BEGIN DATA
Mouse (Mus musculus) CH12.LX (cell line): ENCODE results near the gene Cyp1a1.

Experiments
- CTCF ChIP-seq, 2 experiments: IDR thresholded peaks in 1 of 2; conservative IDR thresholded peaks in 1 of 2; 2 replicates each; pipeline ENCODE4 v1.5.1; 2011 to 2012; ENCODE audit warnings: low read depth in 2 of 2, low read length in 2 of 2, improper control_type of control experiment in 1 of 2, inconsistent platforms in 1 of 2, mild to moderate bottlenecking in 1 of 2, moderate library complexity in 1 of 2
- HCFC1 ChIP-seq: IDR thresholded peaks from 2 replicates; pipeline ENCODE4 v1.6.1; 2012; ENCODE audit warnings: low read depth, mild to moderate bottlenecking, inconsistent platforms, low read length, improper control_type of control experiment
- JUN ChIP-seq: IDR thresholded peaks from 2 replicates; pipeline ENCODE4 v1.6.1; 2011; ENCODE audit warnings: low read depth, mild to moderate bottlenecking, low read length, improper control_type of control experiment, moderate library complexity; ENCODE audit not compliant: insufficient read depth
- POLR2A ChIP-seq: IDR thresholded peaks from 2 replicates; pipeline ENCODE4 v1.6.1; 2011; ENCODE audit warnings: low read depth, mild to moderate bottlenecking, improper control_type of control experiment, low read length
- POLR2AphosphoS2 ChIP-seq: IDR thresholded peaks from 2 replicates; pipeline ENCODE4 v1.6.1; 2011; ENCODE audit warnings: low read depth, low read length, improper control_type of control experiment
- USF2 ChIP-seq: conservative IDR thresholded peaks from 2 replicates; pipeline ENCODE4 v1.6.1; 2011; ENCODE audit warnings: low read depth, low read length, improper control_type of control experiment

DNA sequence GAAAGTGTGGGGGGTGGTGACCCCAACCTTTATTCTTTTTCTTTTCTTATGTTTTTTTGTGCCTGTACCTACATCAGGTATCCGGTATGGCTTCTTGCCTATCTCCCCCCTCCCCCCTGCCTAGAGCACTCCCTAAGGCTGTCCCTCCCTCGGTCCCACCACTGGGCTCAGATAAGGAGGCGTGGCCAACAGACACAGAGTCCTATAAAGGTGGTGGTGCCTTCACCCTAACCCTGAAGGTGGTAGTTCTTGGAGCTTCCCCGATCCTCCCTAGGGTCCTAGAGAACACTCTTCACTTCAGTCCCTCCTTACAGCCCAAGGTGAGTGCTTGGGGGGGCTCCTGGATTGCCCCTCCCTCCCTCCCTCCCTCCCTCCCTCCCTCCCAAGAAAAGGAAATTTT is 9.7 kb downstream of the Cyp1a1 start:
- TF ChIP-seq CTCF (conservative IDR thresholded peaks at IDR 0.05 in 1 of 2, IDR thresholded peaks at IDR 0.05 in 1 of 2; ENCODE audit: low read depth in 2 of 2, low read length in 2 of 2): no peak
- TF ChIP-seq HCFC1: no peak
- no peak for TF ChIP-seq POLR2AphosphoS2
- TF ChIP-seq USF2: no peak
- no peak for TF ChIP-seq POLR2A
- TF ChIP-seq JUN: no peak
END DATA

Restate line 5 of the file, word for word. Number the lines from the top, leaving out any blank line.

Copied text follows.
- JUN ChIP-seq: IDR thresholded peaks from 2 replicates; pipeline ENCODE4 v1.6.1; 2011; ENCODE audit warnings: low read depth, mild to moderate bottlenecking, low read length, improper control_type of control experiment, moderate library complexity; ENCODE audit not compliant: insufficient read depth